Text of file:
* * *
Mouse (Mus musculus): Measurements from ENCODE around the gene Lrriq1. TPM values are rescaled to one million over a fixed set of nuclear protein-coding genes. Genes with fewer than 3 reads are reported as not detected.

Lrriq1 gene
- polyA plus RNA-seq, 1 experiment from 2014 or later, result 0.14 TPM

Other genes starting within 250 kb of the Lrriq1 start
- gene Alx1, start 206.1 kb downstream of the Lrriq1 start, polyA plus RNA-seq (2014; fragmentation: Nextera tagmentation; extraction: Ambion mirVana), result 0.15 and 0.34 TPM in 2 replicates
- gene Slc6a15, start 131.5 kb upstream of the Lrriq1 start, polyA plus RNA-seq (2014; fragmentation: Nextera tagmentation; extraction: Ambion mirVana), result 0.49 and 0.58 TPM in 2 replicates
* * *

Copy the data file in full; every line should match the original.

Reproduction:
Mouse (Mus musculus): Measurements from ENCODE around the gene Lrriq1. TPM values are rescaled to one million over a fixed set of nuclear protein-coding genes. Genes with fewer than 3 reads are reported as not detected.

Lrriq1 gene
- polyA plus RNA-seq, 1 experiment from 2014 or later, result 0.14 TPM

Other genes starting within 250 kb of the Lrriq1 start
- gene Alx1, start 206.1 kb downstream of the Lrriq1 start, polyA plus RNA-seq (2014; fragmentation: Nextera tagmentation; extraction: Ambion mirVana), result 0.15 and 0.34 TPM in 2 replicates
- gene Slc6a15, start 131.5 kb upstream of the Lrriq1 start, polyA plus RNA-seq (2014; fragmentation: Nextera tagmentation; extraction: Ambion mirVana), result 0.49 and 0.58 TPM in 2 replicates